Imagine if your favourite movie in the world was Blade Runner and one day, you were asked to work on the sequel. That's what happened to senior conceptual designer George Hull and the result is work bursting with that passion.
All Images: George Hull
"The original Blade Runner film is not only my favourite film of all time, it is also what inspired my life's works as an artist in the film industry," Hull told io9. "To me Blade Runner encompasses my favourite aspects of imagination, art, design, film noir and a bit of philosophy. So when I got the call to work on the 2049 I was beyond excited!"
Hull worked with Aaron Haye and production designer Dennis Gassner to help come up with some of the earliest visual development of the film. Specificially the vehicles, mood and lighting. Here are some of Hull's gorgeous pieces from the film, complete with some descriptions of what each image is from Hull himself.
This was the earliest concept created on the film for a Wallace Corporation Spinner. The character Luv was to have a luxury model, and my mind immediately went to one of my favourite car designs -the 1965 Lincoln Continental. It has the iconic blunt front fenders which inspired this look. I also integrated a layer of retrofitted hardware to honour the look from the original film. The copper tone was meant to to distiquish the elite class and offer a different aesthetic. This might be my favourite image from my Blade Runner portfolio.
Police Spinner Conceptual Art. This was an early design concept and snow/ mood study. (The director had very specific memories of snowscapes and atmosphere from growing up in Montreal.) This contributed to the LAPD police vehicles and the look of Ryan Gosling’s vehicle design.
Wallace Tower Concept Art. Imagining Niander Wallace would have his structure built as high up as possible to escape the pollution and chaos of the street level- and also allow the interiors to be draped with warm “Tyrell” light. Aiming for a simple structure of monolithic proportions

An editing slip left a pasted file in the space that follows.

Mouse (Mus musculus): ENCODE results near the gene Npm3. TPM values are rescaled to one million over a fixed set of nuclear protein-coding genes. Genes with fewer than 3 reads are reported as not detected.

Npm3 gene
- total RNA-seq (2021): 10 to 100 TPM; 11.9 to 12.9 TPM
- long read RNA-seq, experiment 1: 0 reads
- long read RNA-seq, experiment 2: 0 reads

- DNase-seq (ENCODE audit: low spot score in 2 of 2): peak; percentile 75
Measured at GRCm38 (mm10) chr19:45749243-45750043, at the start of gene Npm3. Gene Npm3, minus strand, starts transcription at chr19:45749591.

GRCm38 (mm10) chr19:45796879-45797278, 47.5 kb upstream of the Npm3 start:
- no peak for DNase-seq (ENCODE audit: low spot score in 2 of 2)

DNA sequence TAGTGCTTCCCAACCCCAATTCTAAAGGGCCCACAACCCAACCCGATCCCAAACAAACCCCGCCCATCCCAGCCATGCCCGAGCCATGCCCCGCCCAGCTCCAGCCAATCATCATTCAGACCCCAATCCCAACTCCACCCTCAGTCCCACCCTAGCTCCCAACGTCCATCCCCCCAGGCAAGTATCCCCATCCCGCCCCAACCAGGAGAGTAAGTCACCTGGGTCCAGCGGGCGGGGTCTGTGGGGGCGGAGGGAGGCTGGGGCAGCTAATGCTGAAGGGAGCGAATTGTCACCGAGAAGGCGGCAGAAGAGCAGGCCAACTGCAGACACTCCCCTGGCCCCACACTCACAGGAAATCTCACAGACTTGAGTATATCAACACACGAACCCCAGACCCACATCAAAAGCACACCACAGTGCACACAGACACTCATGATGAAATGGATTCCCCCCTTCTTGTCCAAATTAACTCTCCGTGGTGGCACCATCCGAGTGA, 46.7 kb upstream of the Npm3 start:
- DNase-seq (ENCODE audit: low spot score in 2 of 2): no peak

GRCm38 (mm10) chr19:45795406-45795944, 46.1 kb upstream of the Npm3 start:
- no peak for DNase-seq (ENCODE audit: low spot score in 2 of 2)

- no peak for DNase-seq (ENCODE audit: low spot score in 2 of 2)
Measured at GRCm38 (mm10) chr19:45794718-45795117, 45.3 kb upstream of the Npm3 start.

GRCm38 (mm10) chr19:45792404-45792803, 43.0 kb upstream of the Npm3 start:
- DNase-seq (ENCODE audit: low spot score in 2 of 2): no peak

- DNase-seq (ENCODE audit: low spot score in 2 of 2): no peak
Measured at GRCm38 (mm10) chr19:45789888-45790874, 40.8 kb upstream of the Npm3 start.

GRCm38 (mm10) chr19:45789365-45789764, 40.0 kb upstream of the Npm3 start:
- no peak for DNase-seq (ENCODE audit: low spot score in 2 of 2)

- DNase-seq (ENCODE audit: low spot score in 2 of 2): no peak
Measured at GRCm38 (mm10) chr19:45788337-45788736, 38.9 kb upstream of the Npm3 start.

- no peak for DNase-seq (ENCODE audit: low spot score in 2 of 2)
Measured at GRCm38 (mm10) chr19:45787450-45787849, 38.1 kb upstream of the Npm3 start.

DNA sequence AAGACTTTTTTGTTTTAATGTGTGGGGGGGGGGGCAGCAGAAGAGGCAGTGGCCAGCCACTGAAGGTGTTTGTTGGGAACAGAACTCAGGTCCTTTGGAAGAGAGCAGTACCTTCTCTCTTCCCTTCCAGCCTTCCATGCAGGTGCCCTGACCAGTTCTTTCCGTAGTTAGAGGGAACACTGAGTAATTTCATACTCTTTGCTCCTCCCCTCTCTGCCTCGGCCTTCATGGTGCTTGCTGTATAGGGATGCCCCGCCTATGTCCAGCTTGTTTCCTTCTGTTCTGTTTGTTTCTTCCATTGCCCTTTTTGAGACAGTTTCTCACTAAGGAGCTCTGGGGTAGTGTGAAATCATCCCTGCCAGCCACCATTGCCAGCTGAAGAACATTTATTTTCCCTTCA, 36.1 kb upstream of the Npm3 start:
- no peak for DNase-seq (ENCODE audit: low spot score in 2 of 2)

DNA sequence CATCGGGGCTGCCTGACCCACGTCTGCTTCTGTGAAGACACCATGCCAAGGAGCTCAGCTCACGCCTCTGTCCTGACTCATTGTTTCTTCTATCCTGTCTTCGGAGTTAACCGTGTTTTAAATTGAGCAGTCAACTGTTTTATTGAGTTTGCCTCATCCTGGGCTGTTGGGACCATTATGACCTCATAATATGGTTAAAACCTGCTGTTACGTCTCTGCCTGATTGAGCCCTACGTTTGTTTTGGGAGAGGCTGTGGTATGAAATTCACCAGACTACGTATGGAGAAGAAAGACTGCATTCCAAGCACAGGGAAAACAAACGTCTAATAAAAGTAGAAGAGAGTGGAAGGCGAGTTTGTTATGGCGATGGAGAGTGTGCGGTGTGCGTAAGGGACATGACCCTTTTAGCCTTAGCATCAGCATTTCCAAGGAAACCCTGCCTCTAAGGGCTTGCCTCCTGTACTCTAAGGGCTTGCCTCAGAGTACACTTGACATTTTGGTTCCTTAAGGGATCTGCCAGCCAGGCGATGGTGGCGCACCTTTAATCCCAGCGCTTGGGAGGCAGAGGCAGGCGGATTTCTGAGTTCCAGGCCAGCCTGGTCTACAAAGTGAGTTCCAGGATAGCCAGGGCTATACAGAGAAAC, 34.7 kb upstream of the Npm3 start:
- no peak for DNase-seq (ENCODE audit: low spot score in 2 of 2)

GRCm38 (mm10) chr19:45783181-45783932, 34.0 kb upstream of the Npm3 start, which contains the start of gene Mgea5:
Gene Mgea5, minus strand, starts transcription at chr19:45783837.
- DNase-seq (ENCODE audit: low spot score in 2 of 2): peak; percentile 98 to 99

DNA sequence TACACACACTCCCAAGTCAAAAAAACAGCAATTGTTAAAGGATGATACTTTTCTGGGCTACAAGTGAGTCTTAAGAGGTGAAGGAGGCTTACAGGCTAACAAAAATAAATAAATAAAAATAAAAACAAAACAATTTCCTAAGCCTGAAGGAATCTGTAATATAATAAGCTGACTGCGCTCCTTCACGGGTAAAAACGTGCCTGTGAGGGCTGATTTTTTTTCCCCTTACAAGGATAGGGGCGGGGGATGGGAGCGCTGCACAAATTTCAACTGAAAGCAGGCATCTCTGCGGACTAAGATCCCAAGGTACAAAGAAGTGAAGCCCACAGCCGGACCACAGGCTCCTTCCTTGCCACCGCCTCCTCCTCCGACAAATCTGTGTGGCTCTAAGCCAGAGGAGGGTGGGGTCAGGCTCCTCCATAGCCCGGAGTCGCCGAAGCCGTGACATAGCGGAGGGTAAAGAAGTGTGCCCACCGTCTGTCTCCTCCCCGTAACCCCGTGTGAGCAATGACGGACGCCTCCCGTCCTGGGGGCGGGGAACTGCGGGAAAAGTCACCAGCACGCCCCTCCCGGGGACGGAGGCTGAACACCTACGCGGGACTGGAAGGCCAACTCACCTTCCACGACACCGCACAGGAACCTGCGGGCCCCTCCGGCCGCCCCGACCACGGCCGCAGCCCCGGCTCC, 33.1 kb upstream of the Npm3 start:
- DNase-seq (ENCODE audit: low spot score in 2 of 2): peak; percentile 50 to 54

Wallace Interior Concept. The very first image created for inside Wallace’s complex . I studied Roger Deakins work and aimed to paint something that merged his strong silhouette compositions with elements from the original Blade Runner that I loved. Specifically Mayan + Brutalist architecture, shafts of light, film noir aesthetics, etc. The Tryell Ziggurat in the Background
Police spinner concept sketch.
Inside the Wallace tower. The early script had shots of K’s spinner approaching the massive building and travelling inside to meet Luv. Note the Tyrell building in the background. This early painting was featured large in the Art of 2049 book, so although this exact shot wasn’t in the film, I like to think it contributed the look of Wallace’s interiors. I can see some lighting and colour influences towards the final cinematography which makes me happy. Certainly Dennis Gassner and Roger Deakins were the rockstars of course!
The Wallace Corporation Tower -colour concept. This was painted very early on the production. If you look closely you can see I painted a layer of snow to the buildings as this was going to be a dominant element. Happy to see this in the Art of 2049 book which indicates to me that the production found it influential.
This concept was a study on architectural scale and texture. I always loved the laser cut patterns on the Tyrell building and the depth the miniature building had. With more time I would have liked to create a proper elegant pattern, but it was a fun piece to experiment with.
Blade Runner 2049 Spinner Concept. Work in progress design sketch. A lot of white out used as I was re-drawing lines until I was happy with the shape. Really fun to break out the ana
All of these are in the Blade Runner 2049 art book which you can get here.
And you can see more of George's work here and here.